• More discussions are being held with clients regarding the implications of security and privacy liability on D&O as the frequency of ransomware attacks and cyber liability claims has increased. We also see this heightened with more employees working remotely.
  • A cyber claim can cross over into D&O when there are allegations that the directors and officers did not put the proper safeguards or coverage into place.
  • There are more first-time buyers of D&O due to the heightened awareness of this insurance coverage and the fact that smaller organizations are more able to afford it.
  • Carriers have begun to add a cyber module to their management liability package to address these concerns about D&O and cyber crossover claims.

Key EPL considerations include the following.

  • The #MeToo movement and heightened awareness of social issues like discrimination have increased the likelihood of EPL insurance claims.
  • One may think that with much of the workforce working from home, EPL claims may not occur, but that is incorrect. There is decreased supervision, more furloughed or laid-off employees, and those employees who may make complaints against their employers and feel that they are retaliated against because of that.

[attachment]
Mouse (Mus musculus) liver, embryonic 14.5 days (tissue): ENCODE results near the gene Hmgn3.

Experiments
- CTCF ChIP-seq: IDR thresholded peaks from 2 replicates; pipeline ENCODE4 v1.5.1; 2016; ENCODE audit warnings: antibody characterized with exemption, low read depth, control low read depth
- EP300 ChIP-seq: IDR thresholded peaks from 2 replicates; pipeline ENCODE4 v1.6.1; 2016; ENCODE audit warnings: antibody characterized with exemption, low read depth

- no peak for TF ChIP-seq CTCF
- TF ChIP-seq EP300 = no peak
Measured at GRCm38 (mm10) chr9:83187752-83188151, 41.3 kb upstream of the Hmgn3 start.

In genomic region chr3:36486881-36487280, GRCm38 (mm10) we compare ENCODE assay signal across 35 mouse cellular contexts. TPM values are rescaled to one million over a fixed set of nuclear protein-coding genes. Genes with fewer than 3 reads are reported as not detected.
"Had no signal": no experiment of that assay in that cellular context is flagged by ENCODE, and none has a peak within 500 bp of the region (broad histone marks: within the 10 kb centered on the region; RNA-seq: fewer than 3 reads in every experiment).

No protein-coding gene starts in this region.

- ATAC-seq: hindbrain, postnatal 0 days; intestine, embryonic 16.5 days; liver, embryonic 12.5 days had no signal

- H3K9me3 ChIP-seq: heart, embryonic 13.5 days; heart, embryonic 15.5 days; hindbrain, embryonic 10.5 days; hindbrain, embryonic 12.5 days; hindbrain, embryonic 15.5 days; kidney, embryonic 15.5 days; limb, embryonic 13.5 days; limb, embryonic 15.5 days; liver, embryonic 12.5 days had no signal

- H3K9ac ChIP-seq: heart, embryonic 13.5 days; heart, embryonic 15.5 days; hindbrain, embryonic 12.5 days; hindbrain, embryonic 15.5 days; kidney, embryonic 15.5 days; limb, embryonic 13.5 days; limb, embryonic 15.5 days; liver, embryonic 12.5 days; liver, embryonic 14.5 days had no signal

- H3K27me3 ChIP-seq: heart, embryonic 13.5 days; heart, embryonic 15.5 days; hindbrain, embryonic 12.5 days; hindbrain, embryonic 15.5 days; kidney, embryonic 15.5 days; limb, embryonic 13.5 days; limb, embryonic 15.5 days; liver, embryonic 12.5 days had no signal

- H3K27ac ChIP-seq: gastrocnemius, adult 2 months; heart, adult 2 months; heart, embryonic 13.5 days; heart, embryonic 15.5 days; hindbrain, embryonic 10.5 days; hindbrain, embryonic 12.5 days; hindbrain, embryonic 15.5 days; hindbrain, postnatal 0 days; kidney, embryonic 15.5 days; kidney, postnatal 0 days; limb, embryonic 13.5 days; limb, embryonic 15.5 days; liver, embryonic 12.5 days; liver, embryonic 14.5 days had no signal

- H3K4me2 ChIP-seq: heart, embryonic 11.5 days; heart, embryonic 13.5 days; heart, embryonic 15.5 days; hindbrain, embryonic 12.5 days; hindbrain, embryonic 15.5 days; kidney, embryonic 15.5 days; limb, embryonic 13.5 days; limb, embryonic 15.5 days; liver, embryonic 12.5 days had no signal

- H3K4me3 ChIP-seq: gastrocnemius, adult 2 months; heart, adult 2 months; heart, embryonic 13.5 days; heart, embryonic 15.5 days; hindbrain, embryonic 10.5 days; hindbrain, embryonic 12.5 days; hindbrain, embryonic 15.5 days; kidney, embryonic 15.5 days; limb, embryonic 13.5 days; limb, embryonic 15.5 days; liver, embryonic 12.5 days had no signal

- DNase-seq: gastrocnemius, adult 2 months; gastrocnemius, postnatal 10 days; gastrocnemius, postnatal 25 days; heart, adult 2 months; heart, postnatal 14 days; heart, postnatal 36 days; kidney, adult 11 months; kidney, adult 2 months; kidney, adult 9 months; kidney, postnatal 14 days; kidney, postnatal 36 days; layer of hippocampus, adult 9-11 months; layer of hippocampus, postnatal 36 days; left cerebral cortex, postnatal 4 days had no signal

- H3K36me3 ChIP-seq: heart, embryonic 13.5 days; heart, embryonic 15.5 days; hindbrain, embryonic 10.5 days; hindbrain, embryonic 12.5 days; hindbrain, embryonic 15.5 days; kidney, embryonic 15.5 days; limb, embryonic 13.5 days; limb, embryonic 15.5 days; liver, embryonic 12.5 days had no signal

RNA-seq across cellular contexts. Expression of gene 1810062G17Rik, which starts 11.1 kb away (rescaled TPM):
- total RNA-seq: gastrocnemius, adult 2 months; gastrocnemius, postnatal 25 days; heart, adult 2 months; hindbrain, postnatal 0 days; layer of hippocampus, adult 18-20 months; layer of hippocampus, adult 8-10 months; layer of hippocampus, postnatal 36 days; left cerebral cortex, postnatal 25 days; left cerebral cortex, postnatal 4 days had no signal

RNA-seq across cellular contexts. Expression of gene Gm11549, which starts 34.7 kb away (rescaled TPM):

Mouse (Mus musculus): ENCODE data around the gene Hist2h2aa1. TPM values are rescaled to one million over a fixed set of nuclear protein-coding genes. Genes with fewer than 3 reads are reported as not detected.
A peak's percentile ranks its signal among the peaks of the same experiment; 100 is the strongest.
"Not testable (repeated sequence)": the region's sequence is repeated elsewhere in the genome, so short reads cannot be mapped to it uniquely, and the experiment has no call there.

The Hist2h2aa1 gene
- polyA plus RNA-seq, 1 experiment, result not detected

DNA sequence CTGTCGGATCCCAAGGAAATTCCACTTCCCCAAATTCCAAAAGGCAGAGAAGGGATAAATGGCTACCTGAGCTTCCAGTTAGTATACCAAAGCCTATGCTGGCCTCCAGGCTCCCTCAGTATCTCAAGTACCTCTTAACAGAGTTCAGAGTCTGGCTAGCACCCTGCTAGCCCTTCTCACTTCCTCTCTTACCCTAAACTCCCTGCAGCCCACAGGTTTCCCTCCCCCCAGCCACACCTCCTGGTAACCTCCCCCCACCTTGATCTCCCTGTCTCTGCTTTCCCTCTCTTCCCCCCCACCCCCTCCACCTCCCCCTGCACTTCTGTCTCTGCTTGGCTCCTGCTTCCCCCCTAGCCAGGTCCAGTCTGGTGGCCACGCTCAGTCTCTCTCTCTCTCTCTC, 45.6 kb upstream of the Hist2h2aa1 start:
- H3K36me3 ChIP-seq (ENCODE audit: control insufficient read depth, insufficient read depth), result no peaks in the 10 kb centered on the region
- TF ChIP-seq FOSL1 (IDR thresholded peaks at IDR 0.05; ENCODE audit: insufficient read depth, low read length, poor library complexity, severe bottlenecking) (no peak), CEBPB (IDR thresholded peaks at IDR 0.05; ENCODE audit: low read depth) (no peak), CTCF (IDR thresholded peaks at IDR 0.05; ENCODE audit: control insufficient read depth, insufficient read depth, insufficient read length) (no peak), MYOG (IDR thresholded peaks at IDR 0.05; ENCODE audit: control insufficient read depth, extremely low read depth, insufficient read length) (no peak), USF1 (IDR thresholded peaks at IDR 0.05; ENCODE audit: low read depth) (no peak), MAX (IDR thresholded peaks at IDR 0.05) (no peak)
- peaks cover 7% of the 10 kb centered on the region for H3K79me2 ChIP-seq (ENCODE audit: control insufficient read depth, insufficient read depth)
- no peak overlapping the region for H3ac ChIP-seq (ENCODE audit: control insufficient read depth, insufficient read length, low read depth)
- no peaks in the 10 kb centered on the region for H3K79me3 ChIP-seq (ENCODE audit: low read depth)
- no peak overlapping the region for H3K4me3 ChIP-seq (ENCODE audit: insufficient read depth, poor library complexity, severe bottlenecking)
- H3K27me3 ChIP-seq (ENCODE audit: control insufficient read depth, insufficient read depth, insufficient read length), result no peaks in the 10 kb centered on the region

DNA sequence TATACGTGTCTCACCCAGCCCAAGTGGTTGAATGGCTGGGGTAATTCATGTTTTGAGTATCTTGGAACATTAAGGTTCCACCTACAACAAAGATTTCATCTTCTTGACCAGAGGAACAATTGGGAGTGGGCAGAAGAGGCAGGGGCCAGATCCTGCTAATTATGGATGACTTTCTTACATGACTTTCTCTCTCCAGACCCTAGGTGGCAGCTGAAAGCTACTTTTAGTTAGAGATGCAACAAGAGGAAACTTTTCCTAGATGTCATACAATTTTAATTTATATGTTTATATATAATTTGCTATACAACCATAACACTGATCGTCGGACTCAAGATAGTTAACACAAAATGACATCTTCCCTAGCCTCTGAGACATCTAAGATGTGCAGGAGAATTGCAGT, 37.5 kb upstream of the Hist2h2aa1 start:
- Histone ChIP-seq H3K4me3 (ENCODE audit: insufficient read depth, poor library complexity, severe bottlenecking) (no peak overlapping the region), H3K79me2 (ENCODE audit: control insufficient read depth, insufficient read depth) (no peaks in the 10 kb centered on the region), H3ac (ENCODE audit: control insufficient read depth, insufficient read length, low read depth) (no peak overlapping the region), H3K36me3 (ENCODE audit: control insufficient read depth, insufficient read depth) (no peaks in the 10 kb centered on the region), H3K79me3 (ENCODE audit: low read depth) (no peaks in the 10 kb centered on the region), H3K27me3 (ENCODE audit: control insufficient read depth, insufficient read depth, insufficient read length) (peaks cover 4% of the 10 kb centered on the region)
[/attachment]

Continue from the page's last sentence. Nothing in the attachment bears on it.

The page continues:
• EPL is a distinct and well-established coverage. We can see that decisions made by directors and officers about their workforce may be called into question and their reputation may be damaged because of it.

Looking ahead to 2021

Although COVID-19 vaccines are being developed and we are hopeful for light at the end of the tunnel, the private and nonprofit D&O insurance marketplace will most likely continue to face obstacles and more claims from the events of 2020. With uncharted territory comes more questions, higher risk for the markets and more obstacles to placing coverage. We project that, on average, there will be 10-25% rate increases for clients with minimal changes to the risk of our insureds.

Please note, a client's risk profile is the primary variable dictating renewal outcomes. Loss experience, industry, location and individual account nuances will also have a significant impact on these renewals. Many risk characteristics influence these results, such as significant changes in ratable exposure, any type of liquidity or significant debt issues, presence in California and other higher-risk areas, claims history, nature of operations, and size where they can see increases over 50%. That is why it is even more important to have discussions ahead of time, as much as possible so you can make an educated decision about this crucial coverage.